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  16. Very nice Carolyn. The pockets just make perfect sense and nice to hear that Spotlight had it all too. I found 10 metres (no less) of ripstop fabric in fluro pink at the op shop a about a year ago(for $10) and will eventually (try to) make a raincoat too. Thanks for the BCF tip for the seam sealer. I like the fluro pink but alas my son won't want a raincoat out of it!

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  17. Very good! It looks like you're set to have this one last as long as the previous one :-). That's the very satisfying thing about raincoats, as long as you don't get tired of looking at them the nylon is practically eternal..

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  18. Wow! Impressive job! It looks great and it works! A raincoat would be a very useful project for life here in the UK, but it just looks so intimidating. You are making me feel inspired!

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  19. Very impressive! You really will be creating your whole wardrobe soon - although I think shoe-making should be your next challenge, as all the sewing is looking too easy :-)

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  20. Great raincoat, and thank you for all the detail. A raincoat has long been on my to-do list.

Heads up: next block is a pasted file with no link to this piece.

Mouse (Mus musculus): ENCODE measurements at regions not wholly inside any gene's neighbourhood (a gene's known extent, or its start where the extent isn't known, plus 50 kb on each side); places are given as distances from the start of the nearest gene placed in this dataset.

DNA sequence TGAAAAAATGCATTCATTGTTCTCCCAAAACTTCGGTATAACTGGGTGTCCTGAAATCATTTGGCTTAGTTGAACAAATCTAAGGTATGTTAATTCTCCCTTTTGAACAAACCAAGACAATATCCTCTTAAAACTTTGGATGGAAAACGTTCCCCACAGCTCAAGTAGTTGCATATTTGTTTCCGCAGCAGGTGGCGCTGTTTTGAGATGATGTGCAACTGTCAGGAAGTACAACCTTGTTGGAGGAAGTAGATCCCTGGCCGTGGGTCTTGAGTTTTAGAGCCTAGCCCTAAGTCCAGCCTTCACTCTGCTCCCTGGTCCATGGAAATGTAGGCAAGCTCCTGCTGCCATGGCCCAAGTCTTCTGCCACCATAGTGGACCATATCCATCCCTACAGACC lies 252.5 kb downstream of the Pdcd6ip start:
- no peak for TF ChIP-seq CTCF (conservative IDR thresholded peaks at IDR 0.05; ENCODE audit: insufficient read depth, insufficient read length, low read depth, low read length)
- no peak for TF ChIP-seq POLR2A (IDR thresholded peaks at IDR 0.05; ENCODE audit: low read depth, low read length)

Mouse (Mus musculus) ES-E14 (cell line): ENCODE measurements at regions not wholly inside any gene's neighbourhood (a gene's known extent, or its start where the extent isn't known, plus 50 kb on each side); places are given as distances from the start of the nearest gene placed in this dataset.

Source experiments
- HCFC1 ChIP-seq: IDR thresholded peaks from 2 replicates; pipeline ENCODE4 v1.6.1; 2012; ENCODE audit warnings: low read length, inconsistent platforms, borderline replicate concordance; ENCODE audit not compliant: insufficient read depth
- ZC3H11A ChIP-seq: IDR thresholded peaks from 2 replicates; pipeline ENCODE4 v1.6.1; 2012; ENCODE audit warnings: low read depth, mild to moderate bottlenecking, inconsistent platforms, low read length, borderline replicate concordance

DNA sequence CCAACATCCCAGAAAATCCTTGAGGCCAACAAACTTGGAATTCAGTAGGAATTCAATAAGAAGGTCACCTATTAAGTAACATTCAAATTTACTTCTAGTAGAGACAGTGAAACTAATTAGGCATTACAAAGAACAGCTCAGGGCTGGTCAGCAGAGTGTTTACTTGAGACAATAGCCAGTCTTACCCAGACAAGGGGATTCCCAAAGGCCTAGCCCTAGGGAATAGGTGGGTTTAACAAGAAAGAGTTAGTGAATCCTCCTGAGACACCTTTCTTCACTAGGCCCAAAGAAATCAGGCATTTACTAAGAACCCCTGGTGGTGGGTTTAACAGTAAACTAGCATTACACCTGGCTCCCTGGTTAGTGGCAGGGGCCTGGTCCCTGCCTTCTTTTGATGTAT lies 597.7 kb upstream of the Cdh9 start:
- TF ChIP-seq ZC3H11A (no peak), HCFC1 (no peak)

Interesting that you were an analytical chemist. I hold a chemistry degree also, but decided the biological sciences were more to my liking. I've found a good number of us science types who have a strong creative side - sewing, art,, music.

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  21. yes, you are amazing and should be proud. I like the color - brightens up a rainy day.

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  22. Very impressive! Impecable job you´ve done there. And those pictures are really good, your raincoat really stands out with those grey clouds.
    Congratulations!

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  23. I am really impressed with your sewing skills, I have read this post over and over again and everything was like a wonderful experience!